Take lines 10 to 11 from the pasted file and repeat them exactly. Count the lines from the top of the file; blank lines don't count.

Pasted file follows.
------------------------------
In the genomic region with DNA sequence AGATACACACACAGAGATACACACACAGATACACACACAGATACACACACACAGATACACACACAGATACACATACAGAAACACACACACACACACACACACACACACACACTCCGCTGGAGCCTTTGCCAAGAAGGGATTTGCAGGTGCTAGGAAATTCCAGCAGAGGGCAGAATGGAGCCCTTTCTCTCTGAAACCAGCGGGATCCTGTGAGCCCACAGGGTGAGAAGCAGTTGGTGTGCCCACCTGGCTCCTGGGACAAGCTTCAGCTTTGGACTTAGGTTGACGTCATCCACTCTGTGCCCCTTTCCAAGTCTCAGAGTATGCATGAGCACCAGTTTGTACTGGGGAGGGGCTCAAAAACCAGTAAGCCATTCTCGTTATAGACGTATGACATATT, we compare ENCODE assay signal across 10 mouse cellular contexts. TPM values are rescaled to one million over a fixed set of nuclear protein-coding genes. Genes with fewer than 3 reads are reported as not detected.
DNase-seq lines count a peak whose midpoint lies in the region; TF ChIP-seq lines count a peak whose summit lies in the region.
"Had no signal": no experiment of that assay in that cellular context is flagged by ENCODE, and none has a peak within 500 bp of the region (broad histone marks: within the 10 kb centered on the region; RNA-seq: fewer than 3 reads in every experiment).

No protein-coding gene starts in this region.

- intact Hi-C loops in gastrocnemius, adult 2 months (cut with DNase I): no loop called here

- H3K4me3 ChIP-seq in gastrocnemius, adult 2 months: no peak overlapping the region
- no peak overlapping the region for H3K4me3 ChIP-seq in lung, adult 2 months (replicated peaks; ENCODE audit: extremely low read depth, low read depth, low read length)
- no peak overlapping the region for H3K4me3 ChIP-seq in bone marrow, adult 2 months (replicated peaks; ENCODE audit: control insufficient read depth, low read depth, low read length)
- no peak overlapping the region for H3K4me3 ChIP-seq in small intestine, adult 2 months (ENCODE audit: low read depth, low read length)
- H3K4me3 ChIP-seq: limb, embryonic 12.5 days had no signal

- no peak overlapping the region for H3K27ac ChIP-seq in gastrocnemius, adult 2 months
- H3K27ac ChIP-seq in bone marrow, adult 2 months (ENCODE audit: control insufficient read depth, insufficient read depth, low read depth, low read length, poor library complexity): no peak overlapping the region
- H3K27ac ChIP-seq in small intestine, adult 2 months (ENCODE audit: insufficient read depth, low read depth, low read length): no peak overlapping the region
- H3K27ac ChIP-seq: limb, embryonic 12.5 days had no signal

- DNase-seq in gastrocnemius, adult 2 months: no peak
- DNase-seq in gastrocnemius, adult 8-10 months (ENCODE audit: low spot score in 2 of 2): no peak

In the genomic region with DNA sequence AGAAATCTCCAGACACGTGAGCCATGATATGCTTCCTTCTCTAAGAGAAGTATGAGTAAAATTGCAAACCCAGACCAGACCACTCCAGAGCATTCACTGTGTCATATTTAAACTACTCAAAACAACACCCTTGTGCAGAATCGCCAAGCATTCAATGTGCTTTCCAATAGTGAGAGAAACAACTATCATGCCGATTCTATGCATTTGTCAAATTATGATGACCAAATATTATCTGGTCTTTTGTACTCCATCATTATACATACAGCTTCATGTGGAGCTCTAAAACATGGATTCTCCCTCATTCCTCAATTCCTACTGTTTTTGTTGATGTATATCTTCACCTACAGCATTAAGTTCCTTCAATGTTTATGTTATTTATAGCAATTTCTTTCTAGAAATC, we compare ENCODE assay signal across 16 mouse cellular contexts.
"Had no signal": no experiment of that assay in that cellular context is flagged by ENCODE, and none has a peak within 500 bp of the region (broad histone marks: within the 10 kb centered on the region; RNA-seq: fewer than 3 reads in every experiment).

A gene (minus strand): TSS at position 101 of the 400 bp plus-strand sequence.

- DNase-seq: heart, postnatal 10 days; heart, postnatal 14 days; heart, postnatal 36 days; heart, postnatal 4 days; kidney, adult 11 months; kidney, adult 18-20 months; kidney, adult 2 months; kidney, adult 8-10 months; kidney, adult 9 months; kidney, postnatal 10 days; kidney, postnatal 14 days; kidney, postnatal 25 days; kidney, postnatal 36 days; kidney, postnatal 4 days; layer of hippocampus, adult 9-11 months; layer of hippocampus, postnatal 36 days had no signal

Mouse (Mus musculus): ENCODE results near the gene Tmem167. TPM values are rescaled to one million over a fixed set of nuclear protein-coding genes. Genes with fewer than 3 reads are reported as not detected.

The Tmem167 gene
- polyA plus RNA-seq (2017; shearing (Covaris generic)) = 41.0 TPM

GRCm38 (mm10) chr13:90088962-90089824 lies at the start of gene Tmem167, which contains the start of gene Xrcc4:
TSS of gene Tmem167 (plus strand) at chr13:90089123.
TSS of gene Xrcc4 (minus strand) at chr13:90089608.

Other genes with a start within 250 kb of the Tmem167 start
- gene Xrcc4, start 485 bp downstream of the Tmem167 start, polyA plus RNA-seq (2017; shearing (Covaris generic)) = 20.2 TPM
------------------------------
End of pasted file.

- H3K4me3 ChIP-seq: limb, embryonic 12.5 days had no signal

- no peak overlapping the region for H3K27ac ChIP-seq in gastrocnemius, adult 2 months